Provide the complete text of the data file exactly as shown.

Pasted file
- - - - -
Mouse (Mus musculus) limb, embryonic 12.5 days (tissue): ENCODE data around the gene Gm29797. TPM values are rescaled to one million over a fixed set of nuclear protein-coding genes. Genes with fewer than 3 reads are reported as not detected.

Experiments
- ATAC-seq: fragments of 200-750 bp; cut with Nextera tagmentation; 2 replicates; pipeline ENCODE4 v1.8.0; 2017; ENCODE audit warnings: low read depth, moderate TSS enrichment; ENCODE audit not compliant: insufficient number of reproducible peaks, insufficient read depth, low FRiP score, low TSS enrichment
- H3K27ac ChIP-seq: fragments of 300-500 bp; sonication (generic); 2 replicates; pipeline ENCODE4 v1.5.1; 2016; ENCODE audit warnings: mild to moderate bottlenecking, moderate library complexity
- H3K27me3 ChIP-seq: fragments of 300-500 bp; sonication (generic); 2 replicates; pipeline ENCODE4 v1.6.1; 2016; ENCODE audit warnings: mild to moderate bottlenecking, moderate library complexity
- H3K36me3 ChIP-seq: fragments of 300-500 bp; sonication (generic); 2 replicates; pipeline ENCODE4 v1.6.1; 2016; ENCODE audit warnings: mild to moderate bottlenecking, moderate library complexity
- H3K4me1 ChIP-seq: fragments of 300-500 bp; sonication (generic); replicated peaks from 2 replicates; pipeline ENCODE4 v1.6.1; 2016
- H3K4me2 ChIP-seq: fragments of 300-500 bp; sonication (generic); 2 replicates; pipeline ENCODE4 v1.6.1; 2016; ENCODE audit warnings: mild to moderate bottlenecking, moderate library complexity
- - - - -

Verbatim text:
Mouse (Mus musculus) limb, embryonic 12.5 days (tissue): ENCODE data around the gene Gm29797. TPM values are rescaled to one million over a fixed set of nuclear protein-coding genes. Genes with fewer than 3 reads are reported as not detected.

Experiments
- ATAC-seq: fragments of 200-750 bp; cut with Nextera tagmentation; 2 replicates; pipeline ENCODE4 v1.8.0; 2017; ENCODE audit warnings: low read depth, moderate TSS enrichment; ENCODE audit not compliant: insufficient number of reproducible peaks, insufficient read depth, low FRiP score, low TSS enrichment
- H3K27ac ChIP-seq: fragments of 300-500 bp; sonication (generic); 2 replicates; pipeline ENCODE4 v1.5.1; 2016; ENCODE audit warnings: mild to moderate bottlenecking, moderate library complexity
- H3K27me3 ChIP-seq: fragments of 300-500 bp; sonication (generic); 2 replicates; pipeline ENCODE4 v1.6.1; 2016; ENCODE audit warnings: mild to moderate bottlenecking, moderate library complexity
- H3K36me3 ChIP-seq: fragments of 300-500 bp; sonication (generic); 2 replicates; pipeline ENCODE4 v1.6.1; 2016; ENCODE audit warnings: mild to moderate bottlenecking, moderate library complexity
- H3K4me1 ChIP-seq: fragments of 300-500 bp; sonication (generic); replicated peaks from 2 replicates; pipeline ENCODE4 v1.6.1; 2016
- H3K4me2 ChIP-seq: fragments of 300-500 bp; sonication (generic); 2 replicates; pipeline ENCODE4 v1.6.1; 2016; ENCODE audit warnings: mild to moderate bottlenecking, moderate library complexity